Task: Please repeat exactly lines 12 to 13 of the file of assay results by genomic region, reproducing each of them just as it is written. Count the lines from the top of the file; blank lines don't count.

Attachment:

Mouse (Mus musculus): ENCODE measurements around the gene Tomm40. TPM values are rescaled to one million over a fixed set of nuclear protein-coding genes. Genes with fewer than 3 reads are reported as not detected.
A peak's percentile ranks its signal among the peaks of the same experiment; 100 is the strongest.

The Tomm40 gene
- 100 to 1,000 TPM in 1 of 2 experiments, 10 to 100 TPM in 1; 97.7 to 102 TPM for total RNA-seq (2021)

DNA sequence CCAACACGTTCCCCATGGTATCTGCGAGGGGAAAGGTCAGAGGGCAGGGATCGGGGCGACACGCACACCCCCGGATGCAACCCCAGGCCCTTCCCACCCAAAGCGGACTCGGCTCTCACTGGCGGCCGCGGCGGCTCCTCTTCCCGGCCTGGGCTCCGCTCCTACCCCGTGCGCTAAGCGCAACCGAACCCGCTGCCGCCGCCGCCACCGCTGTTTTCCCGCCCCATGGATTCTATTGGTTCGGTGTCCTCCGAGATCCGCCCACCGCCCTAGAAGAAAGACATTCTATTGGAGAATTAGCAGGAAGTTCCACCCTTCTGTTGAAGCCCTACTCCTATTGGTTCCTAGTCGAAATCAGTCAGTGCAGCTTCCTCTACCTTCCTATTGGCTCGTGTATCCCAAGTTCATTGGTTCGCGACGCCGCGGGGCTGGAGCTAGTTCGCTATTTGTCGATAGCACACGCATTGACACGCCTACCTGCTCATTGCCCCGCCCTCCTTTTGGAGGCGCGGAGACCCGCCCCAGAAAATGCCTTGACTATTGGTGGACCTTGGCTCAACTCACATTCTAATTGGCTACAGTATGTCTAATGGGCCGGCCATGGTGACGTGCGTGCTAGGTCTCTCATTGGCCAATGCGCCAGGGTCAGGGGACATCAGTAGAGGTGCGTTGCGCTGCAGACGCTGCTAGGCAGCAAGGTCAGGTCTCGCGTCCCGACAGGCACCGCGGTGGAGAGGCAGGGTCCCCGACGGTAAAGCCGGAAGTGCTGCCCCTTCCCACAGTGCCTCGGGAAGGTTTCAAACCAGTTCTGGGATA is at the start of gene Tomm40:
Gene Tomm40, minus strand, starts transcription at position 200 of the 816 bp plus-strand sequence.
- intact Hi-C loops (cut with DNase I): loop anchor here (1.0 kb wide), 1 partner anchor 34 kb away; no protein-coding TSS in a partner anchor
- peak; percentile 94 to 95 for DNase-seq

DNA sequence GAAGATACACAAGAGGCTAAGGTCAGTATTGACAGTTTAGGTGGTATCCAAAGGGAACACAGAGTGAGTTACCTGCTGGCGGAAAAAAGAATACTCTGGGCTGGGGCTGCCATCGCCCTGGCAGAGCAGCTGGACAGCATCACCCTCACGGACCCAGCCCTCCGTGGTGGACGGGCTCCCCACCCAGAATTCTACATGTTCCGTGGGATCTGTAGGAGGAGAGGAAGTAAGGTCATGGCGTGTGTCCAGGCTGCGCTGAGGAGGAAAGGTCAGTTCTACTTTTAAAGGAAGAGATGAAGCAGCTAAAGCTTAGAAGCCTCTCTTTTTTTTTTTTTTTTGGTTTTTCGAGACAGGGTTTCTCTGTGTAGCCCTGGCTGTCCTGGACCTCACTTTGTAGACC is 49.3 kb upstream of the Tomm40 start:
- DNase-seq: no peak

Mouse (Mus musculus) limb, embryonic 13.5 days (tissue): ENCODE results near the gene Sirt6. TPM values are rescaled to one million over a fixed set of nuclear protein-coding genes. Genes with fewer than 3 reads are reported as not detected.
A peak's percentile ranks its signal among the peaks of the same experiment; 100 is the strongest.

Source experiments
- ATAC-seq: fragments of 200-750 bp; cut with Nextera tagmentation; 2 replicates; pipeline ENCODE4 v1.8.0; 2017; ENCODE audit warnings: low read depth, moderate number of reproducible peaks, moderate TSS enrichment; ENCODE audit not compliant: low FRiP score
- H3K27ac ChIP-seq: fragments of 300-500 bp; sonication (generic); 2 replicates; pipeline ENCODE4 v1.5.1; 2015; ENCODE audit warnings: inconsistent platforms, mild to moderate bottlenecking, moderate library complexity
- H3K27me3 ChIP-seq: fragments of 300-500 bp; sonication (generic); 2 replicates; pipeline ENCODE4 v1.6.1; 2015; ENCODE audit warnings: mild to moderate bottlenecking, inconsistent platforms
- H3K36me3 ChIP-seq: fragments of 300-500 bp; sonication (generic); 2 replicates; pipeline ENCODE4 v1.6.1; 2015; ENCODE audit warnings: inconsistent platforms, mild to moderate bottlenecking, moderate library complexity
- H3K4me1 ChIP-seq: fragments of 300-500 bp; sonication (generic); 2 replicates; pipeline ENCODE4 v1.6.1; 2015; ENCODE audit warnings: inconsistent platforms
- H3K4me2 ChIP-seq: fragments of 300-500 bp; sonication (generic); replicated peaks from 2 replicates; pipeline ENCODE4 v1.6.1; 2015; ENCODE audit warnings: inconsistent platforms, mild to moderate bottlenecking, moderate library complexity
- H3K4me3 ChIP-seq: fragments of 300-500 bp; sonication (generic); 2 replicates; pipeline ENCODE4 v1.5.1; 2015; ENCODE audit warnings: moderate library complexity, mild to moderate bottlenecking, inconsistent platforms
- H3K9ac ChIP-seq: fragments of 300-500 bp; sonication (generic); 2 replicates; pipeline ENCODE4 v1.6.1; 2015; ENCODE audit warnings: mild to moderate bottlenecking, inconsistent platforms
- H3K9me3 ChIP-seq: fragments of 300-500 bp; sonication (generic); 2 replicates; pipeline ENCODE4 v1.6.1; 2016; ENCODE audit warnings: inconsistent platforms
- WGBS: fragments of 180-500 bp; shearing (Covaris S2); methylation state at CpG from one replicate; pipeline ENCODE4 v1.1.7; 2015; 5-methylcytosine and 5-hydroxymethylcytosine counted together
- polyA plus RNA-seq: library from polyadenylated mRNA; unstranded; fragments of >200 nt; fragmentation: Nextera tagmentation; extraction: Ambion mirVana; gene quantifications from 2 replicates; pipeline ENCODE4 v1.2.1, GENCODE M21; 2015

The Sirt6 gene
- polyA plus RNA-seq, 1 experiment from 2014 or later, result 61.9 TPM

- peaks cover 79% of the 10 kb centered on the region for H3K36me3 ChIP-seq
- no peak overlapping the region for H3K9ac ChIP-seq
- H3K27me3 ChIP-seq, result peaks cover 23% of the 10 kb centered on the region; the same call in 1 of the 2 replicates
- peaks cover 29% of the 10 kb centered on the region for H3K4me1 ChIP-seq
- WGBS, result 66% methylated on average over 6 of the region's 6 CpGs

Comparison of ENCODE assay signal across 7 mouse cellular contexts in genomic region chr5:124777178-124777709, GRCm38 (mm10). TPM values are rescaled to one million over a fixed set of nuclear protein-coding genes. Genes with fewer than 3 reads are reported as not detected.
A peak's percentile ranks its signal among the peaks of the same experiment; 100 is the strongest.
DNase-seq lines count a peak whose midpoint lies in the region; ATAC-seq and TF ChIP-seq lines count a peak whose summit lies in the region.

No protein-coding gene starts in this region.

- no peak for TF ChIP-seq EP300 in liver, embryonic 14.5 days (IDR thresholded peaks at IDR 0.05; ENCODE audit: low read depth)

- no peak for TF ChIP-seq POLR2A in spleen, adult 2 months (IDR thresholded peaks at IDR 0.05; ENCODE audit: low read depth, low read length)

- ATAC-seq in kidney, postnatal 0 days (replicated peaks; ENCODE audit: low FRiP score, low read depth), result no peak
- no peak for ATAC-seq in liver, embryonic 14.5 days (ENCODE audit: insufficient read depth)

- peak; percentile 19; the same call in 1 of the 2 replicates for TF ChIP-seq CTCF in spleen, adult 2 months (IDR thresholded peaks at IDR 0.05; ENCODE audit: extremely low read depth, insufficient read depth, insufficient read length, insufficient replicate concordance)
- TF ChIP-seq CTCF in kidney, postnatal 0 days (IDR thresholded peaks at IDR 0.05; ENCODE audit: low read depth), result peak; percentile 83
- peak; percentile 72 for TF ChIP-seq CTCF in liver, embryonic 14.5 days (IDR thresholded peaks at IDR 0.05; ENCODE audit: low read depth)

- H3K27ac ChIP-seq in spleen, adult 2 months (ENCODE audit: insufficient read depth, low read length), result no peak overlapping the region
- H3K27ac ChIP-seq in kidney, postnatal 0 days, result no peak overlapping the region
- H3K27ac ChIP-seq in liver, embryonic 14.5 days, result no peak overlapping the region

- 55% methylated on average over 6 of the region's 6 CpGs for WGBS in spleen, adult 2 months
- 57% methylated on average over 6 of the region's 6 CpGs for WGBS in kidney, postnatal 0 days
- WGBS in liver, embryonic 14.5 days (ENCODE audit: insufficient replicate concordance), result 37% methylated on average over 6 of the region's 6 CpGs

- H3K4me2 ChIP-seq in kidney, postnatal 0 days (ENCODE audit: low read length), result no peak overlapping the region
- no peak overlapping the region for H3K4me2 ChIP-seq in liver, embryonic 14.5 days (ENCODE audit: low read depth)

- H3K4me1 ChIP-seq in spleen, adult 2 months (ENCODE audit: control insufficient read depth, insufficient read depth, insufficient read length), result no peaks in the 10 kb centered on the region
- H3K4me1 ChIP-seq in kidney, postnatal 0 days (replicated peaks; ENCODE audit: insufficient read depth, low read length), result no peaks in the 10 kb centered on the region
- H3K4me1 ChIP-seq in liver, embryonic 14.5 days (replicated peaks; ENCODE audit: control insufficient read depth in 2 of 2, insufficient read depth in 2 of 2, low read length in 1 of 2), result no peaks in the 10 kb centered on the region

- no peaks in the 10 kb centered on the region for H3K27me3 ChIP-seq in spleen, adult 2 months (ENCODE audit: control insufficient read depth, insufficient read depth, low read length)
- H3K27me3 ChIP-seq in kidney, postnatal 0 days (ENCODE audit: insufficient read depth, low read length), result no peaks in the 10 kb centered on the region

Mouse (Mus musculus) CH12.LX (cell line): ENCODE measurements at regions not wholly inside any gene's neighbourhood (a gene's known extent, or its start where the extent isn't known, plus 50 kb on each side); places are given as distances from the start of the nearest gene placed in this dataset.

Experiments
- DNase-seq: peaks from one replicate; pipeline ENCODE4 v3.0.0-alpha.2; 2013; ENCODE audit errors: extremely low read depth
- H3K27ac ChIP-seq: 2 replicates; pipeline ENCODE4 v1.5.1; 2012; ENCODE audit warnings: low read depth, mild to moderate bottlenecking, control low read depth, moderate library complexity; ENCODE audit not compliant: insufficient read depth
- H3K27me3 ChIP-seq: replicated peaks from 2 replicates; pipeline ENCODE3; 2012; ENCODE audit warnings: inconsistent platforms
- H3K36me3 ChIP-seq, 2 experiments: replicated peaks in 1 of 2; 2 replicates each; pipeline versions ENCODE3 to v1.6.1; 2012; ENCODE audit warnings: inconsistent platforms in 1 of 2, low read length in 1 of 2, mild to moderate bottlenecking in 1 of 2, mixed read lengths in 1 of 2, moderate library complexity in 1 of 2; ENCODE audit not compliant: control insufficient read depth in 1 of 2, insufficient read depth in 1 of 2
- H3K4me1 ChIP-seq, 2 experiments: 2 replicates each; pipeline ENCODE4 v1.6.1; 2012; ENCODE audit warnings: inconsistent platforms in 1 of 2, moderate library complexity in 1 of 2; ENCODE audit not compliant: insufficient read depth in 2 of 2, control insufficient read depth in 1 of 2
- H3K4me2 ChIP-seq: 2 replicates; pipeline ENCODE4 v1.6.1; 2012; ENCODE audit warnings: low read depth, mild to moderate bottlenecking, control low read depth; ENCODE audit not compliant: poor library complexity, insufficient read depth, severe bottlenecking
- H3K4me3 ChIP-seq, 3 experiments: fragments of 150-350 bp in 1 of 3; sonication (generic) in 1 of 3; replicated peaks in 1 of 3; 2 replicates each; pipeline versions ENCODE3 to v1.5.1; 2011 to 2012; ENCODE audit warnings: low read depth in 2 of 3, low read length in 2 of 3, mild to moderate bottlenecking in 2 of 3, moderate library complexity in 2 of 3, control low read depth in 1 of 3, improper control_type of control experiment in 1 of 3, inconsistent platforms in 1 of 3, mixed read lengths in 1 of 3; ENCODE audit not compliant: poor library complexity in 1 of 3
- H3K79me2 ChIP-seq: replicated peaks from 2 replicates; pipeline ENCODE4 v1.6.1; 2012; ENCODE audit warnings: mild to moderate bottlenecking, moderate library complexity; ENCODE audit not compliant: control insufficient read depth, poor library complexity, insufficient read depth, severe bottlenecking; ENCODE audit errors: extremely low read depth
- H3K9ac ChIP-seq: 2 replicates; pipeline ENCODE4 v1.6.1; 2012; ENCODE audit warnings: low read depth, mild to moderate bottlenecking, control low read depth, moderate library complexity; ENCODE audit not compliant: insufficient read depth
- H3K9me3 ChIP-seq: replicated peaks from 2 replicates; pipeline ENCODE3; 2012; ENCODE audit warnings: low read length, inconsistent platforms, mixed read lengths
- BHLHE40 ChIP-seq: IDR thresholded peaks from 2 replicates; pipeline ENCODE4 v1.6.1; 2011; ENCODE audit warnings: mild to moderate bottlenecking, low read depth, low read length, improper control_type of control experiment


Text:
A peak's percentile ranks its signal among the peaks of the same experiment; 100 is the strongest.

Source experiments